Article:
I have discussed the problem of whether everyone will in the end be saved and found the evidence inconclusive as regards both reason and Christian faith. No near-death experience I am aware of resolves the matter, either. Nor any private revelation to any saint. Nor, again, does reincarnation, if it be real, guarantee it.

I have argued that the created universe was a gift from God the Father to the Son. It was the Son who chose both the possible world to be actualized by Father and along with that, the providential path through it by the Holy Spirit at the Son’s greatest pleasure. Predestination of humans toward either hell or different degrees of glory occurred as an aspect of this choice: the world on the whole is best possible one, and its human potential as a one thing is best realized — as judged by the Son but perhaps also “objectively,” but perhaps some individuals through their sin destroy themselves, as per God’s permission.

Thus, God the Father created nature which the Holy Spirit then may have labored on through intelligent design = grace, but God does not create individual humans; nature does. And nature is a mad scientist. Can we make an analogy that perhaps just as nature eliminates the physically unfit by killing their bodies, so perhaps God or even “spiritual” natural laws eliminate the spiritually unfit by throwing them into hell?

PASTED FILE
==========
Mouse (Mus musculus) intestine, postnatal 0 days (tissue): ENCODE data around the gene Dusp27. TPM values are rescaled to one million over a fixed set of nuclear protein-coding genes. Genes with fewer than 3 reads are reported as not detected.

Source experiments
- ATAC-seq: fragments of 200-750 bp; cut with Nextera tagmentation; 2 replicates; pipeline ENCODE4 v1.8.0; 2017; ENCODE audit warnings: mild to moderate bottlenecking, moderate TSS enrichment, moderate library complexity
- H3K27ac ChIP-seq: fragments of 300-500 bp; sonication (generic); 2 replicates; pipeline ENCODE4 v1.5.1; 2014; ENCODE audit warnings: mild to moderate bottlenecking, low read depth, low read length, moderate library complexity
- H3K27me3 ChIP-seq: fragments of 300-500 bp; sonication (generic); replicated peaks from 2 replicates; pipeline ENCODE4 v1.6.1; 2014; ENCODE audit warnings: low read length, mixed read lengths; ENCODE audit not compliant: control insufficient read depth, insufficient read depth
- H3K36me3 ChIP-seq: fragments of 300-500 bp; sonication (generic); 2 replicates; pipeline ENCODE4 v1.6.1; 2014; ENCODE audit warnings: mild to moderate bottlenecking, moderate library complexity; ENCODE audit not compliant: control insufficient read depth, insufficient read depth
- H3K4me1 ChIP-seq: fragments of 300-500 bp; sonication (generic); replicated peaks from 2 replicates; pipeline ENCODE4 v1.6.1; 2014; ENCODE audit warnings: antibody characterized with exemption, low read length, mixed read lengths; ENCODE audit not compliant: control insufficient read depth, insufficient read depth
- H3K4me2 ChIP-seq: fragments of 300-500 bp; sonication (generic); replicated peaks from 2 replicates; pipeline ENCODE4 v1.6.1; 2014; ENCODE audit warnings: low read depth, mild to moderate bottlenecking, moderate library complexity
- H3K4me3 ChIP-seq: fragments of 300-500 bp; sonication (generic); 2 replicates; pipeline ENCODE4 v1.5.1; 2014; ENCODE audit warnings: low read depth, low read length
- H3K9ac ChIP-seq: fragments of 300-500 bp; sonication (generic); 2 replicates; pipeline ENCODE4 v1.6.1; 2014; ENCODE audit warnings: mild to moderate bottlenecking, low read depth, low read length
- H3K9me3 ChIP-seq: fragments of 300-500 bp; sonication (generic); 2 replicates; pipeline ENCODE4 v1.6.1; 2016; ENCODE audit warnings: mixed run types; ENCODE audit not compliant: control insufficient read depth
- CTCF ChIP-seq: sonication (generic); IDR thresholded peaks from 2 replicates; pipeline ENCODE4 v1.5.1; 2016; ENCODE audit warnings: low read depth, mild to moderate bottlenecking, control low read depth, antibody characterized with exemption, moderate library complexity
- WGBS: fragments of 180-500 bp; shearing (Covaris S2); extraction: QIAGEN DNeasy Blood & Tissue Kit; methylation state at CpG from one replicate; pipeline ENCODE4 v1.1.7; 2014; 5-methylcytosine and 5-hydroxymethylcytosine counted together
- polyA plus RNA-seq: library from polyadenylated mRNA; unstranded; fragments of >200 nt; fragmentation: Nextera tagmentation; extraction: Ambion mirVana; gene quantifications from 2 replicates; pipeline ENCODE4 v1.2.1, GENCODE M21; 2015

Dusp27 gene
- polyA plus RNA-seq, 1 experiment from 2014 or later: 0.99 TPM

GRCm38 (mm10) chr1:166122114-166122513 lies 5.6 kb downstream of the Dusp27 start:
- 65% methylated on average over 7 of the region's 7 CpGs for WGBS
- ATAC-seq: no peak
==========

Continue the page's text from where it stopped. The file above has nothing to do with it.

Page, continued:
God then chose the world as a whole, but He did not directly decree that any particular Smith would be born or live; Smith’s existence is foreseen but not thereby intended by any person of the Trinity. An analogy would be direct vs. representative democracy: in the former one votes for individual laws or policies; in the latter, one votes in a package deal for a congressman who will then according to his own counsel vote for many policies. God intended Smith directly only in the sense that He was influenced by the foresight that Smith would contribute his minuscule amount of goodness to the goodness of the world. Again it is also possible that Smith is good only indirectly and even if hell-bound, if his existence still is useful on utilitarian grounds as regards the welfare of the entire world.